While I appreciate the comfort that prayers can bring, and I find value in praying for a lot of things, there's one thing that I have never believed could be answered in prayer. That thing is conception. Conception as in: The sperm meets the egg, the cells divide, the cells divide again, and whammo, nine months later you have a bouncing baby. Granted, once you find out you're pregnant I think it's super natural to pray. To pray for a healthy pregnancy, to pray for a healthy baby, to pray to keep your spouse safe. But prior to that, it's biology.
As the second most populous country in the world with a staggering 1.23 billion people, India certainly seems to have gotten the conception trick down. Lately, however, I have to wonder if many people really understand how it all works. The biology aspect I mean. Many women will bemoan the fact that they've been unable to get pregnant. Of the women that have expressed to me, their disappointment in not being able to get pregnant after marriage, one includes a woman who insisted her husband wear a condom every time they "met," another doesn't live with her husband and might see him for a day or two every few months, and a third gets her period twice a year and has never seen a doctor about it. Do the math. It's not rockets. It's not lack of prayers being answered. It's biology. Perhaps if it did happen for any of those women, it would be a miracle and completely change my mind on the topic.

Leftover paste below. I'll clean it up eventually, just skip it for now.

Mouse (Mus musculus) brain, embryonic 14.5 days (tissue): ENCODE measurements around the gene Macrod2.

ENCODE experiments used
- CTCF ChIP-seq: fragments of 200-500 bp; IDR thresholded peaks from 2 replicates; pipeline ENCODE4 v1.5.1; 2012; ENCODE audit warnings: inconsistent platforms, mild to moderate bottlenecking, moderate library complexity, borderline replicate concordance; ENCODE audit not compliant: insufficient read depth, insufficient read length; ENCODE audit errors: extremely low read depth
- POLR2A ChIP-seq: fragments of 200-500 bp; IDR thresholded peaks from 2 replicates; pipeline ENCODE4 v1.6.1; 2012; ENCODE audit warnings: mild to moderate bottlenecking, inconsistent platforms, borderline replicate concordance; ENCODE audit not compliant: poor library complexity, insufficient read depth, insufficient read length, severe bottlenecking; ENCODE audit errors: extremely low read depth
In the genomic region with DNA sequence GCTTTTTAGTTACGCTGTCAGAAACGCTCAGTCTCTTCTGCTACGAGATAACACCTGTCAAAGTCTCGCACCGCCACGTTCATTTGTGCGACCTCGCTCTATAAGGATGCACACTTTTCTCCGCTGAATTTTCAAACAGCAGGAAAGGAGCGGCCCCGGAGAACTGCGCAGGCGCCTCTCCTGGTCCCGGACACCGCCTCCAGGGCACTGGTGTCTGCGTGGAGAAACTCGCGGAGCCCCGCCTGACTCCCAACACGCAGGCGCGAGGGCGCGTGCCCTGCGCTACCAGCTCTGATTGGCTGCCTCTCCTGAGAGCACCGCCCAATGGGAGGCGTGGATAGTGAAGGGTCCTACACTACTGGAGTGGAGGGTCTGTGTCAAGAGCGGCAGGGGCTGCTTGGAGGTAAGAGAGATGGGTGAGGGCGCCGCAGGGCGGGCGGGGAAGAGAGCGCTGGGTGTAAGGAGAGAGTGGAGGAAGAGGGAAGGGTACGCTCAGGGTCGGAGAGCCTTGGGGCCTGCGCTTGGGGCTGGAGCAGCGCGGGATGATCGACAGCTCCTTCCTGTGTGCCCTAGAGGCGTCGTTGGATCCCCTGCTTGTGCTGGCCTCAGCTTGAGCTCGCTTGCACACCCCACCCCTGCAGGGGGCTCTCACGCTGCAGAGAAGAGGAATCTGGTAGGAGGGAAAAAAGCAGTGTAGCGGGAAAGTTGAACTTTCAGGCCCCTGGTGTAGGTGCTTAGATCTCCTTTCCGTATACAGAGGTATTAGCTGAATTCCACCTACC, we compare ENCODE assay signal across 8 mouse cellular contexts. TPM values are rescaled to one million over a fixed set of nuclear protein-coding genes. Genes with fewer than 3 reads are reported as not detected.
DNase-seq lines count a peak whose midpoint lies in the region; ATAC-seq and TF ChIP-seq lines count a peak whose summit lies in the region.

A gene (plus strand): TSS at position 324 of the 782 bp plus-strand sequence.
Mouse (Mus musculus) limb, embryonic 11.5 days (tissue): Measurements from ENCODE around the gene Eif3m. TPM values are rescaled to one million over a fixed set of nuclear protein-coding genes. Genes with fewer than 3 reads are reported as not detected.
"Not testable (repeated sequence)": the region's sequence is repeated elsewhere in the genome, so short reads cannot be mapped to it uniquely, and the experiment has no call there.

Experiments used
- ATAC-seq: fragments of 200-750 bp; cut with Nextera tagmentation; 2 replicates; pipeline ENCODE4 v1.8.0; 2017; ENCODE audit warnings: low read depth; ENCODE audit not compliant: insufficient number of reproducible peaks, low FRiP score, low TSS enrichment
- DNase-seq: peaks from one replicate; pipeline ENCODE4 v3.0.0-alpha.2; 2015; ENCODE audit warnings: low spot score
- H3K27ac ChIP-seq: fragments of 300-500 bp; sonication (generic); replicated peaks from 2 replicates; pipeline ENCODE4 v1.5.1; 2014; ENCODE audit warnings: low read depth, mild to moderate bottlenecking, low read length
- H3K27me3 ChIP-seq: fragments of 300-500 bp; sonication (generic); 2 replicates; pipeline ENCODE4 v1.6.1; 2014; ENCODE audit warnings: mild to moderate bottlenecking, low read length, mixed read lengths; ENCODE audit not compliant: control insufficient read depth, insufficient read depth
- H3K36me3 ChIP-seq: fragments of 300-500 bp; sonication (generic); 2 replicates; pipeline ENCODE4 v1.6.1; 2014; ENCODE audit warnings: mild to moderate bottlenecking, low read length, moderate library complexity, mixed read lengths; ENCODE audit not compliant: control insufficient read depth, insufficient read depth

Well, after being married more than a year, and no babies to show for it, drastic action had to be taken today. I was given very specific instructions. They included:
Fast: This means no food, no drink, no smoke, no sex. What one thing from this list is required to make a baby? Nope, can't do that.
Fruit: When it was time to break my fast, I had a very specific seeded fruit I was to eat, seed and all. It was brought from a dargah, which is a holy shrine. I don't know what kind of fruit it was but it tasted like a prune.
Water: After swallowing the seeded fruit, I was to drink water.
Food: After the water I was to eat a bowl of kheer, which is a sort of milky rice pudding.
Prayer: After the food I was to pray.
Recitation: There was a script that also needed to be recited, but as I don't read Arabic, I was S.O.L.
Doing all of the above is supposed to aid in fertility. Considering not a single act from the above list involves what I learned in my 5th grade Family Studies class, I can't say I'm convinced. Biology has to come into the equation somewhere. Yet it would seem that many here don't make that connection.
Putting all of your faith in the above would seem to me to make pregnancy almost impossible without a little physical contact with your spouse coming into the equation.
Wait until I blog about the superstitions pressed upon women during their pregnancy. It's amazing any babies are born here.